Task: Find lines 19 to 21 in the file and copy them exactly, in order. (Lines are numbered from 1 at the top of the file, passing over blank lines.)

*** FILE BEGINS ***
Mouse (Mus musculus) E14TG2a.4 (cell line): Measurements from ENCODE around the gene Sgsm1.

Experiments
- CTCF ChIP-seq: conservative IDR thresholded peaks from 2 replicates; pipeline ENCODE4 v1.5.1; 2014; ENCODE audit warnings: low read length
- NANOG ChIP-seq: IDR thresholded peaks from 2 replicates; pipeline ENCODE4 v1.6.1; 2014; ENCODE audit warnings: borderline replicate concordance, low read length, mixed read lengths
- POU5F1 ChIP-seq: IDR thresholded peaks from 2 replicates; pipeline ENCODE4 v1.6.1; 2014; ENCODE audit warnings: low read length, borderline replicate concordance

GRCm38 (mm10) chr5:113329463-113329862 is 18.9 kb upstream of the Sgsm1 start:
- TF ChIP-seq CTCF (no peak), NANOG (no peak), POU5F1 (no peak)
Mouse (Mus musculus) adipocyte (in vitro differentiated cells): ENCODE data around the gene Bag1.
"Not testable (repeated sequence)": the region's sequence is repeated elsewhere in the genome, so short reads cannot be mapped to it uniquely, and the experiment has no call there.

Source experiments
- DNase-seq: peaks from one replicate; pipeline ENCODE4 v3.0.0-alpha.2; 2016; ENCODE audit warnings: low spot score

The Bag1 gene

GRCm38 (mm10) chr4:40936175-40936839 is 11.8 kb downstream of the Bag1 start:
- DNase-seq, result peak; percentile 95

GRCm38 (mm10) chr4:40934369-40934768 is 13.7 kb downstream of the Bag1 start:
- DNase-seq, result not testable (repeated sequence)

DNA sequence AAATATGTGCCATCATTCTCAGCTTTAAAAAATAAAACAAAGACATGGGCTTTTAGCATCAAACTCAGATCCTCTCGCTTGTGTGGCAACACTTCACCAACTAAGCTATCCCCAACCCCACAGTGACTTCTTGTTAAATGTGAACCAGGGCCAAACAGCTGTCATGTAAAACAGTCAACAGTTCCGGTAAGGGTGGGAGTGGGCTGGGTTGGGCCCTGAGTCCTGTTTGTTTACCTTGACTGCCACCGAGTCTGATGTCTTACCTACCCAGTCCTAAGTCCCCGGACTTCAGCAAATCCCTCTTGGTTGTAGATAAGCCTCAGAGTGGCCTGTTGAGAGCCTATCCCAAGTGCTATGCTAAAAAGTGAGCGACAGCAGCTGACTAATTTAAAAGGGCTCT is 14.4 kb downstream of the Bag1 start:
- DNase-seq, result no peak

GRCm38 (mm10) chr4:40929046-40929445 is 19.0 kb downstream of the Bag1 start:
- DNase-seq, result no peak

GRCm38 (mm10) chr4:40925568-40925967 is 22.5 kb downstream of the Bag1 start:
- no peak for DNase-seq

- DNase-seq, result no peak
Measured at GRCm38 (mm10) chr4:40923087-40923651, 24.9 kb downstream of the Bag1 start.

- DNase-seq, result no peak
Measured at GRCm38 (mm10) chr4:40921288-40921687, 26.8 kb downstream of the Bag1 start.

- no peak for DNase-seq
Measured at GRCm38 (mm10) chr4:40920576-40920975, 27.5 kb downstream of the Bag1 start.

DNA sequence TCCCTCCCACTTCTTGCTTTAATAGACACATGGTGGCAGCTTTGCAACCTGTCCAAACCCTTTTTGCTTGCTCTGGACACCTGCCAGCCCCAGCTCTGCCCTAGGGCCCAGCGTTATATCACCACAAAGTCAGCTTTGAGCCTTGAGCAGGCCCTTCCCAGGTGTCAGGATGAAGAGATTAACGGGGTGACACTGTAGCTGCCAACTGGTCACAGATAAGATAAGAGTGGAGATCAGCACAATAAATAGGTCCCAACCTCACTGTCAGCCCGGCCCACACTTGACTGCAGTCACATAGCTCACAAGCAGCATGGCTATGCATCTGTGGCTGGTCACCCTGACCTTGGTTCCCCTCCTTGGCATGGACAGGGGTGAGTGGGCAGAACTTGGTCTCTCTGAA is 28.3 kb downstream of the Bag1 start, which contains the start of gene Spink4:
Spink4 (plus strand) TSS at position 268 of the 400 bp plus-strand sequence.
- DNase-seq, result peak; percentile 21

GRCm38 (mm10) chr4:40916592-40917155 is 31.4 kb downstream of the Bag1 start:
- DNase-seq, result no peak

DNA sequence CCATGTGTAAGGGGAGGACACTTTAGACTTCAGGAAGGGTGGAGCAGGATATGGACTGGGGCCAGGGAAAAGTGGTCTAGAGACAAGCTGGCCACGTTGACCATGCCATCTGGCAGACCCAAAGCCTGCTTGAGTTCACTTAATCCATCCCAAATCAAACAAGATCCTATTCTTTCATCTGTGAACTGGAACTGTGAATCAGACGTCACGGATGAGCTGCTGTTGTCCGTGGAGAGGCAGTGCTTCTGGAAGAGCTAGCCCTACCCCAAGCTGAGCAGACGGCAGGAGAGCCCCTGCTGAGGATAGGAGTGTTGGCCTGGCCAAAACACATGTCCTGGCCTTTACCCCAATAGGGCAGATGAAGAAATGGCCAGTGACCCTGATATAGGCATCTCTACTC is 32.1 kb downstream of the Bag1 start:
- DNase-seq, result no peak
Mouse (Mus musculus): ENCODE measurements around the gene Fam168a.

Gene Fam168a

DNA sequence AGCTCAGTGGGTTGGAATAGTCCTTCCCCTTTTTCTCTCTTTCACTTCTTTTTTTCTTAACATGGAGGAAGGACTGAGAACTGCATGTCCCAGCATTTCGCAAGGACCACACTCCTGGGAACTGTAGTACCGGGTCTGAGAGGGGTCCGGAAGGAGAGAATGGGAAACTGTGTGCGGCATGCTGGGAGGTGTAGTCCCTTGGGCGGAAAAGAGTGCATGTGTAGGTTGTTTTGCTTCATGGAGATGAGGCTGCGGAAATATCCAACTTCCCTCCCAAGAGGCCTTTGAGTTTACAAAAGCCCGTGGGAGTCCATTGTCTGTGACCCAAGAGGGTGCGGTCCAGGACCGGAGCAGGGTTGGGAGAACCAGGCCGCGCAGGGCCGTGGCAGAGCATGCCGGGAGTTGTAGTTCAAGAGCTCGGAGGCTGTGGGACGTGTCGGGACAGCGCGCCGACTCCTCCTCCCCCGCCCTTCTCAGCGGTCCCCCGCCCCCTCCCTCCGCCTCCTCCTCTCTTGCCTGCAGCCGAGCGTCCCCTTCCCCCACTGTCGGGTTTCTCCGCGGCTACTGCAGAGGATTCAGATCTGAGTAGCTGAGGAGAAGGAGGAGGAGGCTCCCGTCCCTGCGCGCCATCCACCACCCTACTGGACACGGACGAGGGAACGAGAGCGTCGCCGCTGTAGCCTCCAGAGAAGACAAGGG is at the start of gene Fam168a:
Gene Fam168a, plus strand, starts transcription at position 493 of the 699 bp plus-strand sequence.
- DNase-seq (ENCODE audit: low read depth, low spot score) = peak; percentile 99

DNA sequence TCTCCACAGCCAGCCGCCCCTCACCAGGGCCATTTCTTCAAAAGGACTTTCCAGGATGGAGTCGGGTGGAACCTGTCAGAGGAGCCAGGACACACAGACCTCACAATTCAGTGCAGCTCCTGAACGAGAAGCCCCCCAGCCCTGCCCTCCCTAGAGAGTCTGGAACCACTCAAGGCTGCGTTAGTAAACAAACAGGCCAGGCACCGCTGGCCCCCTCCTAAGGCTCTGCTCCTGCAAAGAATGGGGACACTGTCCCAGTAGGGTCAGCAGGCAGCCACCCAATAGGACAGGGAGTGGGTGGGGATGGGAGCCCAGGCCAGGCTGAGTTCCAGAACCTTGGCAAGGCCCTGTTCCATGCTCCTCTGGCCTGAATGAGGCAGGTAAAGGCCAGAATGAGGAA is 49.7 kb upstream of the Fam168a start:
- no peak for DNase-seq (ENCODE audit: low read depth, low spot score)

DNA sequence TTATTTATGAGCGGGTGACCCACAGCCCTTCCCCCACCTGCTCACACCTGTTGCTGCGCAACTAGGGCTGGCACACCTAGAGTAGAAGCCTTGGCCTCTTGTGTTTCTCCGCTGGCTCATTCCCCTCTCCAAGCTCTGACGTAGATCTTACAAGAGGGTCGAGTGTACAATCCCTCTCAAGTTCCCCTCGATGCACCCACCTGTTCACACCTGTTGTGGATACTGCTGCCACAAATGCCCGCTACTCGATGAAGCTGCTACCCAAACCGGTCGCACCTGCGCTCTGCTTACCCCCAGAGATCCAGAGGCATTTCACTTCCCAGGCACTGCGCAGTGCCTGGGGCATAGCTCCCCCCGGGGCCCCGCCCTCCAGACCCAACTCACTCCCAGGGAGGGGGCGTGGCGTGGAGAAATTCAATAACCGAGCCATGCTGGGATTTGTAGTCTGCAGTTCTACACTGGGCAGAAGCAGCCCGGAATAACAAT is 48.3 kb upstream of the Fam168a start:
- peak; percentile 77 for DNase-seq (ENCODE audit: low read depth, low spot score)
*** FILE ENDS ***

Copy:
GRCm38 (mm10) chr4:40929046-40929445 is 19.0 kb downstream of the Bag1 start:
- DNase-seq, result no peak

GRCm38 (mm10) chr4:40925568-40925967 is 22.5 kb downstream of the Bag1 start: